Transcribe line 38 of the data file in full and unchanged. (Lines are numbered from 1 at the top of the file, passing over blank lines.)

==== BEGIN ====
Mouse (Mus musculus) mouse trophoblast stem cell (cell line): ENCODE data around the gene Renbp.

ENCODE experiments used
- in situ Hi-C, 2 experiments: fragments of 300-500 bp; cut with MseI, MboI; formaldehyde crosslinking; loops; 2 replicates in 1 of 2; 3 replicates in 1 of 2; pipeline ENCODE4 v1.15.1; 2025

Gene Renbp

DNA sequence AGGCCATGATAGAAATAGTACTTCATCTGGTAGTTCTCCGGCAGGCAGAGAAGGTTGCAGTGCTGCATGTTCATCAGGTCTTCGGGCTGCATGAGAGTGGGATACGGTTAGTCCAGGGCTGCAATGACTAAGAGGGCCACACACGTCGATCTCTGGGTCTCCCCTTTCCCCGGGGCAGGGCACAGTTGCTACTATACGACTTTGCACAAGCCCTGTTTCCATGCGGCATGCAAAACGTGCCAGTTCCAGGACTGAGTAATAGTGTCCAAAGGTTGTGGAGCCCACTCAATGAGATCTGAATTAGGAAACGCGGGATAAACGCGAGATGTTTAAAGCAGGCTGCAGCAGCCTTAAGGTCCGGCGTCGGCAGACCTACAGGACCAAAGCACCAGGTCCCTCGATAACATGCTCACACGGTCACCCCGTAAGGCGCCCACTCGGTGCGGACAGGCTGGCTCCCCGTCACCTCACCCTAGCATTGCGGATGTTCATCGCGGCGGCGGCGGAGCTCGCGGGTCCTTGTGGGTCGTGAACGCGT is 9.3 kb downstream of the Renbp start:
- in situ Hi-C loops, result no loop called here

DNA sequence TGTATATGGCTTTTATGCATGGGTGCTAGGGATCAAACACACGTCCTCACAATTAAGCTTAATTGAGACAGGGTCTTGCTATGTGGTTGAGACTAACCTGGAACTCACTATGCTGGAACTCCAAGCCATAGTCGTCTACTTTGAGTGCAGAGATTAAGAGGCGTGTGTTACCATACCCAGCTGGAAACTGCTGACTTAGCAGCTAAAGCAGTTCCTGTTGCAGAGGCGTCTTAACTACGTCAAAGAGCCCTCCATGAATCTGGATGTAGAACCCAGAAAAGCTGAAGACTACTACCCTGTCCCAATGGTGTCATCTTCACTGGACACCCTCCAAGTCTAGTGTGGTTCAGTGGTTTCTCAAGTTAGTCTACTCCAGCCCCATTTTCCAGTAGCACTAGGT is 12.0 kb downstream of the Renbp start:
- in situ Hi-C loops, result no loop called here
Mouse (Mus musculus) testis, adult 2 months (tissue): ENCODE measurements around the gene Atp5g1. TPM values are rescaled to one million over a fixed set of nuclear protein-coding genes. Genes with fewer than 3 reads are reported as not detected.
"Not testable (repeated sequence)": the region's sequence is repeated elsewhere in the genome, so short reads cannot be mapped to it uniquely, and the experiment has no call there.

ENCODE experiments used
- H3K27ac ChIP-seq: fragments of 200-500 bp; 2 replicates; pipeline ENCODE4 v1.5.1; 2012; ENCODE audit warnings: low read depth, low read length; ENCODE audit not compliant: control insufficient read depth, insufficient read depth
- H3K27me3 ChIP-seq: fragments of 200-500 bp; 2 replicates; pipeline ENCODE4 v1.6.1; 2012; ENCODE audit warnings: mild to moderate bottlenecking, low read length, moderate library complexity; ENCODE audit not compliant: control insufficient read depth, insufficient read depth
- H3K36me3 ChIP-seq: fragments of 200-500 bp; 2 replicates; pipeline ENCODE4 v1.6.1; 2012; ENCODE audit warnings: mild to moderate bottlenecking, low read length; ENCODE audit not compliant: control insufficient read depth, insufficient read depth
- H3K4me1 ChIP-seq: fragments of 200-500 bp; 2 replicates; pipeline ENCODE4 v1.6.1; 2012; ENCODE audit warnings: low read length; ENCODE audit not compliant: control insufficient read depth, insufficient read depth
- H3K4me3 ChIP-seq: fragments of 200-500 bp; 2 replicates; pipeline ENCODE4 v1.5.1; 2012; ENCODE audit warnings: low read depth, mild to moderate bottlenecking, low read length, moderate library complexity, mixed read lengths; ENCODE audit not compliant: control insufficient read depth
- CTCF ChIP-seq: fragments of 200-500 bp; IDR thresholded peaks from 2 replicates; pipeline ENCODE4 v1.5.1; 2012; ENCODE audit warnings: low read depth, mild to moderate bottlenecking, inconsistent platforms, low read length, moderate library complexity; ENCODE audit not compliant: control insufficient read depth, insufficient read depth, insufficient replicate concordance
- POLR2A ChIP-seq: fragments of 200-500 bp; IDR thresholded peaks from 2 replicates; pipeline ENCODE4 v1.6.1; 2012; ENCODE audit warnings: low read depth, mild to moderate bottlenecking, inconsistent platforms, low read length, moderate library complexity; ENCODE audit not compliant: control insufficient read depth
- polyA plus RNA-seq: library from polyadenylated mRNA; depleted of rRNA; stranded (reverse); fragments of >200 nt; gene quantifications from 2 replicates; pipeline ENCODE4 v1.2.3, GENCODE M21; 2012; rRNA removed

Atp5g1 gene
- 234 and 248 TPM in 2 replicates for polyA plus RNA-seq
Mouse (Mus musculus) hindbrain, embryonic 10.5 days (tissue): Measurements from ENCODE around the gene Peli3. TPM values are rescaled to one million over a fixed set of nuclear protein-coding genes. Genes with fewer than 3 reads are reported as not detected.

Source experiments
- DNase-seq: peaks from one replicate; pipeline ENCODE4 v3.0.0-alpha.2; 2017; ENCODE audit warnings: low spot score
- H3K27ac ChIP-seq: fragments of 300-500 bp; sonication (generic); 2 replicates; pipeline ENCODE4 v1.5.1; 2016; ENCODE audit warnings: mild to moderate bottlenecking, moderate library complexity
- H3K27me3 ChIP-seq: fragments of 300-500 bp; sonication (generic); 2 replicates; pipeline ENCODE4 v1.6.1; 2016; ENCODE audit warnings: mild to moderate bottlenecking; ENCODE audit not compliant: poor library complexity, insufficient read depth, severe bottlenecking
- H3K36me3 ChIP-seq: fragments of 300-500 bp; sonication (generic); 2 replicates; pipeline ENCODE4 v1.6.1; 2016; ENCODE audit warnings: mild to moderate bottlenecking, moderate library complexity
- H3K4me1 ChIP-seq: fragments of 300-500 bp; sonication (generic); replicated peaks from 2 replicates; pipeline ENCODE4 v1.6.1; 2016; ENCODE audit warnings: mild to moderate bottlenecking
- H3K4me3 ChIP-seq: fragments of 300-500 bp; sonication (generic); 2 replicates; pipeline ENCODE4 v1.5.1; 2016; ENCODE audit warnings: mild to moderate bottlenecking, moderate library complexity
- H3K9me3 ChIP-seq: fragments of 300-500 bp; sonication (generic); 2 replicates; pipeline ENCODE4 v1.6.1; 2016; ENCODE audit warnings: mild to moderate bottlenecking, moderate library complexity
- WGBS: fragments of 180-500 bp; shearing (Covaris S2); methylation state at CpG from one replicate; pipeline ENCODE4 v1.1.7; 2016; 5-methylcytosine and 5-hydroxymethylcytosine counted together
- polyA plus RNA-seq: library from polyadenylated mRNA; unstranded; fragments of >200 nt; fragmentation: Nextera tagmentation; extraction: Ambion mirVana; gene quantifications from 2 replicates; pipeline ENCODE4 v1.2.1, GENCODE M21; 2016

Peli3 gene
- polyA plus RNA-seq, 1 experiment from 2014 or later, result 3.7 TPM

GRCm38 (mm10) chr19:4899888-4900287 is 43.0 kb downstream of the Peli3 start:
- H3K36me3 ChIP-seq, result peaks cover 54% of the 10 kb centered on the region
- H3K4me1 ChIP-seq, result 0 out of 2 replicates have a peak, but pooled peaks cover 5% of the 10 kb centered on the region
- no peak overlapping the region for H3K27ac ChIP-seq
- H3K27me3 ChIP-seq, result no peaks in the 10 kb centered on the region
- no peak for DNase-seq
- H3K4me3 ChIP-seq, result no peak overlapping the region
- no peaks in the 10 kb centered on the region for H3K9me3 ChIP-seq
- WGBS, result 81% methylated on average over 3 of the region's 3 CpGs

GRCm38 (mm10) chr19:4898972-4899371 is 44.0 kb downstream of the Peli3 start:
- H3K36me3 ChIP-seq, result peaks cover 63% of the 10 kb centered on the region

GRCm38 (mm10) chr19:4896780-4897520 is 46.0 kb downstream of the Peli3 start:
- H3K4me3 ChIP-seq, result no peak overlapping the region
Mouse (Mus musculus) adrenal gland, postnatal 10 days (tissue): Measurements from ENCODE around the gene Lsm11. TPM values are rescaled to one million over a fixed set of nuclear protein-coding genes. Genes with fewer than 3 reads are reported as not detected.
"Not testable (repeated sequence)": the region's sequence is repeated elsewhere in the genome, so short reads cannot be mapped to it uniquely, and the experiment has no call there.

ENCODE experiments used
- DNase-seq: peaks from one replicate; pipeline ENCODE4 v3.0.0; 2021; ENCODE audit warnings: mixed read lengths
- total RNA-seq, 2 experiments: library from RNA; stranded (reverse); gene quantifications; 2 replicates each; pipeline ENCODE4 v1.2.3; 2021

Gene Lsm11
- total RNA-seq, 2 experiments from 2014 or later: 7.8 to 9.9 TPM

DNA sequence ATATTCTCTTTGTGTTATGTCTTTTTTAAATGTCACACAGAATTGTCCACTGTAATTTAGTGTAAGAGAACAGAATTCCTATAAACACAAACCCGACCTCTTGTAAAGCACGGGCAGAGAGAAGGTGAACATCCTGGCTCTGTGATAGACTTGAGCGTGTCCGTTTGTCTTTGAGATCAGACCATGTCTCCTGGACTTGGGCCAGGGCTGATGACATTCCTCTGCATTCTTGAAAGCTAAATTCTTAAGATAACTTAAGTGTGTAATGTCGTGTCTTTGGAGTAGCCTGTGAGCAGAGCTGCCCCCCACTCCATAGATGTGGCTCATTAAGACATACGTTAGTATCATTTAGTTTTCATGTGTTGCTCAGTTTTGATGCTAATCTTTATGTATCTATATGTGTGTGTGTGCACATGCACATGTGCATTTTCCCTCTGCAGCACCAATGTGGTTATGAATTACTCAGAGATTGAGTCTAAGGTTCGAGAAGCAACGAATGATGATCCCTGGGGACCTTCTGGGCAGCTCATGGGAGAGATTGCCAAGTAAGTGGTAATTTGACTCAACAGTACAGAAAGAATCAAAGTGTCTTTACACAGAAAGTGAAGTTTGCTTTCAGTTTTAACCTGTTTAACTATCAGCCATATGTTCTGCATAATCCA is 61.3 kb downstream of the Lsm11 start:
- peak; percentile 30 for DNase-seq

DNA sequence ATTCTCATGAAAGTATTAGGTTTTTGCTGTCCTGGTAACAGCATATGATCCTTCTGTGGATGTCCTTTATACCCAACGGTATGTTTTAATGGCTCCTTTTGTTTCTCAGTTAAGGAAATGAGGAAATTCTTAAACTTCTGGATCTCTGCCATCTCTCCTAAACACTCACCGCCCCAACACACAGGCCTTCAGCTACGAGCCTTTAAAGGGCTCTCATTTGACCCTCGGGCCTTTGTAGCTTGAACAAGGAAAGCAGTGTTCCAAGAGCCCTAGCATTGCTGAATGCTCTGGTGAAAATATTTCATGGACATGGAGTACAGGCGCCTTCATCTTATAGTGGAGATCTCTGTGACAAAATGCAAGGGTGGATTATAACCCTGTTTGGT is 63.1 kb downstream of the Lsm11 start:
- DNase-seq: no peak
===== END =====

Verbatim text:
- no peak overlapping the region for H3K27ac ChIP-seq